When putsch comes to pool, we’ll just wing it


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The Independent Online

I am planning a big family road trip, from London to Istanbul and back, over the Easter holidays. Every time I mention this to people they look at me in horror and ask: “Why on earth would you do that?”

I’m fairly confident that, apart from a couple of Europhobes, these people are not questioning the point of visiting anywhere in Europe but rather they are picturing the nightmare of anybody spending three weeks in a confined space with their children. Some people have even taken to calling our great expedition “The Divorce Trip”.

We do have form in this area. About five years ago, my family and I hopped into an RV and drove over the Rockies from Calgary to Vancouver. Had I just had the foresight to install some tiny, unobtrusive, Oscar Pistorius-trial-style cameras into the vehicle I would have had a massive international smash hit on my hands. The arguments we had would have made anything on The Kardashians or The Osbournes look like child’s play. My preferred route involves a “dark tourist” theme that would see us visiting Anne Frank’s house in Amsterdam, the cellar in Munich where Hitler made his first call for a putsch, the site of the assassination of Archduke Franz Ferdinand in Sarajevo … but these plans have been questioned by the family. Stacey seems very keen on visiting as many churches and museums as possible and the children just want no driving, and swimming pools. It’s going to take a master tactician to pull this off.

Normally, I’m quite good at planning ahead and booking hotels but time has taught me that having to keep to some fantasy schedule is one of the main causes for arguments in the travelling Joly family. So, we are going to wing it, which will also be a cause for terrible trouble as we will panic at the last minute and check ourselves into some grotty B&B in Bohemia where we shall all be murdered in our beds by a man called Jiri and his mother.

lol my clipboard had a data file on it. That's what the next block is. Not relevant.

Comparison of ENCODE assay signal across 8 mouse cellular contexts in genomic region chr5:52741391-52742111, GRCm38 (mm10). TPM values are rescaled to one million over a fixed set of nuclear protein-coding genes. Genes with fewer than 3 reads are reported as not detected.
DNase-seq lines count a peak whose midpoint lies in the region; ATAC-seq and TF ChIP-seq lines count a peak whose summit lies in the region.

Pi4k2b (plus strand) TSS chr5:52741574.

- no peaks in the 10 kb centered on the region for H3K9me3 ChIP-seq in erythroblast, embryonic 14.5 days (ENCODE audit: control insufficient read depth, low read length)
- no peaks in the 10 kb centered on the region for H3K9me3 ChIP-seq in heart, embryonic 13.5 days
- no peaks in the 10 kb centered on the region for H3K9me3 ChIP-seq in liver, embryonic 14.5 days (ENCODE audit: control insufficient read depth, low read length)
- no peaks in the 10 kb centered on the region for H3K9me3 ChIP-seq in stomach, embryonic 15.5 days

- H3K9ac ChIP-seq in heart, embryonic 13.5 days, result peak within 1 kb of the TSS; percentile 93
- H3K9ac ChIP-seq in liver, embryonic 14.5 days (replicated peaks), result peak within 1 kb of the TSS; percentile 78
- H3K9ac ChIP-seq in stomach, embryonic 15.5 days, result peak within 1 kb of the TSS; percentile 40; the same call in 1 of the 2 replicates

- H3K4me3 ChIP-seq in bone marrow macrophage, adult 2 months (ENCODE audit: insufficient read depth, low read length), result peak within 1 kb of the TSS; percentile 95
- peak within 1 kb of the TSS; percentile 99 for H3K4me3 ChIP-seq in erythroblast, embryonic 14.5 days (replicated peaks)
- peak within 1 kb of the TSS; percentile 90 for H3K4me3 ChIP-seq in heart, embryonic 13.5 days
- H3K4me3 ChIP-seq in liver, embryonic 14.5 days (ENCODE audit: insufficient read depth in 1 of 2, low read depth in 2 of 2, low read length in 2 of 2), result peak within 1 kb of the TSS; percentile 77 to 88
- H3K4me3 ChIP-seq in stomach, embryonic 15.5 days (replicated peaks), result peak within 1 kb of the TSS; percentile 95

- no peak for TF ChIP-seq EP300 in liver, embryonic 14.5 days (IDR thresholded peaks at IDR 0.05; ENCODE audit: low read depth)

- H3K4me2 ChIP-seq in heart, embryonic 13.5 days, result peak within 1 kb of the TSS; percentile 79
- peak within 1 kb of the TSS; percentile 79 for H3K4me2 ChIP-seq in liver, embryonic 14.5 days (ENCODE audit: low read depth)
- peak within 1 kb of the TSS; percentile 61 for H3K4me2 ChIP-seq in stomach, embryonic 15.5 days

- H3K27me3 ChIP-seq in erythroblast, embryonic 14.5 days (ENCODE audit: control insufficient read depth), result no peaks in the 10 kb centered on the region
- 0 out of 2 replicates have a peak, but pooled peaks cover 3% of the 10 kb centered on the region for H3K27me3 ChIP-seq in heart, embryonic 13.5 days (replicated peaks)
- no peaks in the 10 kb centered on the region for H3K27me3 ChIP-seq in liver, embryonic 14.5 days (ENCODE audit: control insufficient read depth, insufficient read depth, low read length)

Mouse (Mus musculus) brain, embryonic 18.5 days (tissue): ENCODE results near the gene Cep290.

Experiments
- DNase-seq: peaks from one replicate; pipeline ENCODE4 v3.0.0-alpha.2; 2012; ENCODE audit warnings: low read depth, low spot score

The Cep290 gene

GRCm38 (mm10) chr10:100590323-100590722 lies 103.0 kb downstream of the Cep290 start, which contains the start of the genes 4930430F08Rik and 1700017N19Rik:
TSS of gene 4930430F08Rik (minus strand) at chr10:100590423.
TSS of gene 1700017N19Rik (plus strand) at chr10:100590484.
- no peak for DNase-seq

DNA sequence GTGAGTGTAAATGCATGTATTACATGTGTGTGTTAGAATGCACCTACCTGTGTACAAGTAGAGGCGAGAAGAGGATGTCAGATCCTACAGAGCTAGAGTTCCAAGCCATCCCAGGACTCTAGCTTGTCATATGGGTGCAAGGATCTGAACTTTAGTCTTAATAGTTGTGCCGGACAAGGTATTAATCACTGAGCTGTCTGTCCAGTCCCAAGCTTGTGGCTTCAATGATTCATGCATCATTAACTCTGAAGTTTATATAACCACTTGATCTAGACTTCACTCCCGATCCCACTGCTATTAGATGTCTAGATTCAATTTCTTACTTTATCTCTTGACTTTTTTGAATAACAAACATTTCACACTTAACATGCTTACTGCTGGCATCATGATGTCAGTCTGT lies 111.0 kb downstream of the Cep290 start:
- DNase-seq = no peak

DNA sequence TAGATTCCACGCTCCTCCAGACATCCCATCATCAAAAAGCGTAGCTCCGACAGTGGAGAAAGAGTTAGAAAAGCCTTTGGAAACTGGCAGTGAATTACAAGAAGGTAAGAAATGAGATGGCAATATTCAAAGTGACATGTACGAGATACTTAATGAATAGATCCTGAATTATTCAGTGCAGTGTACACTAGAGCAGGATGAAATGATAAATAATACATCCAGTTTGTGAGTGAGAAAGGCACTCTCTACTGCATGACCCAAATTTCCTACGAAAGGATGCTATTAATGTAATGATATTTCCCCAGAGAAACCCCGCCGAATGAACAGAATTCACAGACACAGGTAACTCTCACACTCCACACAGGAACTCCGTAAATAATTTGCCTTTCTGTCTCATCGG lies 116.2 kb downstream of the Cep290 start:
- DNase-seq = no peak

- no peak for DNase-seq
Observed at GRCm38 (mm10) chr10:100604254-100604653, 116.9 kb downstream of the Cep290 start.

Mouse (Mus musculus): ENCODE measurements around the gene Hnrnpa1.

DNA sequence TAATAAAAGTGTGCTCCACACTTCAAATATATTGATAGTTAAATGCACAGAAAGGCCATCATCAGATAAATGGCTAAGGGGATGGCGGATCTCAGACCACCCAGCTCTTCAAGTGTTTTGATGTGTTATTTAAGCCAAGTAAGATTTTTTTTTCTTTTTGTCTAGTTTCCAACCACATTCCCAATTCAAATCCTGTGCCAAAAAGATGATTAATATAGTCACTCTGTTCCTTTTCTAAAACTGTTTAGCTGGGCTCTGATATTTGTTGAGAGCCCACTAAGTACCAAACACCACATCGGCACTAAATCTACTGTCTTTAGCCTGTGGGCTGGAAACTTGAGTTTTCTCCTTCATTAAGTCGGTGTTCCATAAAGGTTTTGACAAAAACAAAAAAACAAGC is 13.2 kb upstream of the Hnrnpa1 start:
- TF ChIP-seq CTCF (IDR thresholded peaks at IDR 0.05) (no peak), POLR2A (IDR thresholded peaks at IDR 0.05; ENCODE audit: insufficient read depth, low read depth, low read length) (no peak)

I used to do huge road trips a lot when I was a kid. Then we would drive from Beirut to London and back. These hold incredible memories for me – being shelled on a beach in Lebanon, swimming out to an island castle in Turkey, sumptuous meals at a place called the Pin Rose in Tuscany. These were crazy times; the Lebanese civil war had broken out and we would escape over the border into Syria and breathe a sigh of relief. Now, of course, it is Syria that is in flames and travel there is impossible, otherwise I would have recreated my childhood trips for my offspring.

I so hope that things sort themselves out in that wonderful country soon – I’d love my kids  to clamber over the fortifications  of Krak Des Chevaliers and  explore the ruins of Palmyra as I did. The Syrians were very hospitable, overly so sometimes.

We were once chased by Bedouins and forced back to their tent at gunpoint for tea. We’d initially refused as it was getting dark and in those pre-satnav days we had to get back to town. I don’t anticipate this kind of drama on our Easter trip, unless my satnav screws up and we end up in Ukraine. Que sera sera.